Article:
I am using
data.table and there are many functions which require me to set a key (e.g.
X[Y]). As such, I wish to understand what a key does in order to properly set keys in my data tables.
One source I read was
data.tableand marks it as sorted. The sorted columns are the key. The key can be any columns in any order. The columns are sorted in ascending order always. The table is changed by reference. No copy is made at all, other than temporary working memory as large as one column.
My takeaway here is that a key would "sort" the data.table, resulting in a very similar effect to
order(). However, it doesn't explain the purpose of having a key.
The data.table FAQ 3.2 and 3.3 explains:
3.2 I don't have a key on a large table, but grouping is still really quick. Why is that?
data.table uses radix sorting. This is signicantly faster than other sort algorithms. Radix is specically for integers only, see
?base::sort.list(x,method="radix"). This is also one reason why
setkey()is quick. When no key is set, or we group in a different order from that of the key, we call it an ad hoc by.
3.3 Why is grouping by columns in the key faster than an ad hoc by?
Because each group is contiguous in RAM, thereby minimising page fetches, and memory can be copied in bulk (
memcpyin C) rather than looping in C.
From here, I guess that setting a key somehow allows R to use "radix sorting" over other algorithms, and that's why it is faster.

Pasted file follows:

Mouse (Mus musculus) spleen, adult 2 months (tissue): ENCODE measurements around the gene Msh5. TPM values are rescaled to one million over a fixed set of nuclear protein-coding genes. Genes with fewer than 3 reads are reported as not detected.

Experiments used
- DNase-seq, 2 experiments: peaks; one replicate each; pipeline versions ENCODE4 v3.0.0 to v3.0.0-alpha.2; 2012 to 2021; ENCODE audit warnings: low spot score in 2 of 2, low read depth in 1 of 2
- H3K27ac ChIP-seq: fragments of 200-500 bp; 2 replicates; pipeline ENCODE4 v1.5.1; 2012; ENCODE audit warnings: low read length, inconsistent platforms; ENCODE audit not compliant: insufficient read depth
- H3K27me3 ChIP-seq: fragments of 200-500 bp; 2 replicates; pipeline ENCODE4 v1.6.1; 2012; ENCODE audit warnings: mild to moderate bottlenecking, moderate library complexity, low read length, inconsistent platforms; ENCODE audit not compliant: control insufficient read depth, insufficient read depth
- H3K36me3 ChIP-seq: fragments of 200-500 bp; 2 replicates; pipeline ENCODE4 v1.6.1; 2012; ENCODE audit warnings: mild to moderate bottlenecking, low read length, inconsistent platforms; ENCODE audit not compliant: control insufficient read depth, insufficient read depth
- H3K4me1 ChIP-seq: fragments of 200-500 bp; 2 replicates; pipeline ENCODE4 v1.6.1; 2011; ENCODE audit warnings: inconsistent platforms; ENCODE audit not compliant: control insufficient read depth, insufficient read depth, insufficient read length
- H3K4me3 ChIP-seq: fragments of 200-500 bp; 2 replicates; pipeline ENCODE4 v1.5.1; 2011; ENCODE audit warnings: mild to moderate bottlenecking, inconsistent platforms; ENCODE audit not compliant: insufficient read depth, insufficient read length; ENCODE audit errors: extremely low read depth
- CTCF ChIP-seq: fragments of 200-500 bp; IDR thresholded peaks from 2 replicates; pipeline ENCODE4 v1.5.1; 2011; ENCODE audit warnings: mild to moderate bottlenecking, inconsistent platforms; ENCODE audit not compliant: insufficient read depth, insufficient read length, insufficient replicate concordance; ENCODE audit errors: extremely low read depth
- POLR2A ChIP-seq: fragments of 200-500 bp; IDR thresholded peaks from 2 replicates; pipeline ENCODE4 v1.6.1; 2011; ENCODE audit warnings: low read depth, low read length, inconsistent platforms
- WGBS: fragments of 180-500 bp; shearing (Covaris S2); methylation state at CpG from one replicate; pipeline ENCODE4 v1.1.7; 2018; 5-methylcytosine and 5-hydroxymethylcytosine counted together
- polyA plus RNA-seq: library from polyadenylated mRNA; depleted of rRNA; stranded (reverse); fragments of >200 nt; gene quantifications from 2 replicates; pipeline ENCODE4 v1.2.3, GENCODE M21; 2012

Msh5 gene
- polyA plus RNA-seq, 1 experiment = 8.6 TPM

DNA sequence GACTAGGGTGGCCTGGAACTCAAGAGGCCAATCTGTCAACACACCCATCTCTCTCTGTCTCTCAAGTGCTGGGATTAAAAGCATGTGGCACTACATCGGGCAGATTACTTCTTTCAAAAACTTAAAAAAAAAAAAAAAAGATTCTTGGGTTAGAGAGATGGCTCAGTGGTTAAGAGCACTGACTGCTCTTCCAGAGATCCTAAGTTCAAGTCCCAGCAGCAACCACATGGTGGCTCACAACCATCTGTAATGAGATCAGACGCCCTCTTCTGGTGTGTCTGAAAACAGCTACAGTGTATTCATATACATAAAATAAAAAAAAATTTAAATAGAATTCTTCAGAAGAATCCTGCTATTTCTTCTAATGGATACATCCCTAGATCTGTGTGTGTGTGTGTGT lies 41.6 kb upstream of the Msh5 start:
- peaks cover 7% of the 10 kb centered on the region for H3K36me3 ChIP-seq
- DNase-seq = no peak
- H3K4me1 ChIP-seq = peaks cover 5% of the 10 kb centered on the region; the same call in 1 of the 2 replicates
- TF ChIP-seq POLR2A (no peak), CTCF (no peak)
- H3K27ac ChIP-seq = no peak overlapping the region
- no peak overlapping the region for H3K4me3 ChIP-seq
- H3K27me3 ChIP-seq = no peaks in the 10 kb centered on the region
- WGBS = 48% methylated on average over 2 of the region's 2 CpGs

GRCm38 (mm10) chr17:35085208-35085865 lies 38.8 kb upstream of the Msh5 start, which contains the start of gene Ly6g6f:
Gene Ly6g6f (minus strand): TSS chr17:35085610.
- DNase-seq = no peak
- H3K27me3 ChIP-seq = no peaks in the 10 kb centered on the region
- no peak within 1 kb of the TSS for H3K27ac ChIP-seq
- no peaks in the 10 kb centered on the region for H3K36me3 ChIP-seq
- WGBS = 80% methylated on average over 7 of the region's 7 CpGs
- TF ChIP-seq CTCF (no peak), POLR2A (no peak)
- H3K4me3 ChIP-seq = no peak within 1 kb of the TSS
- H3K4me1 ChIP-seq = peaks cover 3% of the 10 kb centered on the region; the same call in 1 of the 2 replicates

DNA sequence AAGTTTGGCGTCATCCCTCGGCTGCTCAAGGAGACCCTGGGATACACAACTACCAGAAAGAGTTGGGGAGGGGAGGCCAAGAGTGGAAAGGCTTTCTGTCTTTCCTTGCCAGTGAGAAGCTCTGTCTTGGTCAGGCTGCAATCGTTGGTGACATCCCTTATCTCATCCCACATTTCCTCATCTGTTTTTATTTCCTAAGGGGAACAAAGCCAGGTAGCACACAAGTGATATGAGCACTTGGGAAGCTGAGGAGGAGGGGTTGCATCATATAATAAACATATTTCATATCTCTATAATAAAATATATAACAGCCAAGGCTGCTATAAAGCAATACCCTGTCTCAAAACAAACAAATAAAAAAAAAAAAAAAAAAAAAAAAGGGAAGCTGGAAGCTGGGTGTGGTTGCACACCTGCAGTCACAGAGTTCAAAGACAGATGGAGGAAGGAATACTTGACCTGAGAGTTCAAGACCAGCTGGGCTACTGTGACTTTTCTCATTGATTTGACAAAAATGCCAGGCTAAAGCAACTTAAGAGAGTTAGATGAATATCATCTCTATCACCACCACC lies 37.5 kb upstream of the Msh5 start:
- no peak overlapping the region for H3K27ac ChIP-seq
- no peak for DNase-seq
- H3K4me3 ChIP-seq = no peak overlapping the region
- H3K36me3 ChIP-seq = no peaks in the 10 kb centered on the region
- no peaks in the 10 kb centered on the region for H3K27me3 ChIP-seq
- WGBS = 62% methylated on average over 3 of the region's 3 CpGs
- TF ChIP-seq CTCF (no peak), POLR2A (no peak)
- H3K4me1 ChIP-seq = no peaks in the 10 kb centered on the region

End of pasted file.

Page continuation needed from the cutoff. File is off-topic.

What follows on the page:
The 10 minute quick start guide also has a guide on keys.
Let's start by considering data.frame, specically rownames (or in English, row names). That is, the multiple names belonging to a single row. The multiple names belonging to the single row? That is not what we are used to in a data.frame. We know that each row has at most one name. A person has at least two names, a rst name and a second name. That is useful to organise a telephone directory, for example, which is sorted by surname, then rst name. However, each row in a data.frame can only have one name.
A key consists of one or more columns of rownames, which may be integer, factor, character or some other class, not simply character. Furthermore, the rows are sorted by the key. Therefore, a data.table can have at most one key, because it cannot be sorted in more than one way.
Uniqueness is not enforced, i.e., duplicate key values are allowed. Since the rows are sorted by the key, any duplicates in the key will appear consecutively
The telephone directory was helpful in understanding what a key is, but it seems that a key is no different when compared to having a factor column. Furthermore, it does not explain why is a key needed (especially to use certain functions) and how to choose the column to set as key. Also, it seems that in a data.table with time as a column, setting any other column as key would probably mess the time column too, which makes it even more confusing as I do not know if I am allowed set any other column as key. Can someone enlighten me please?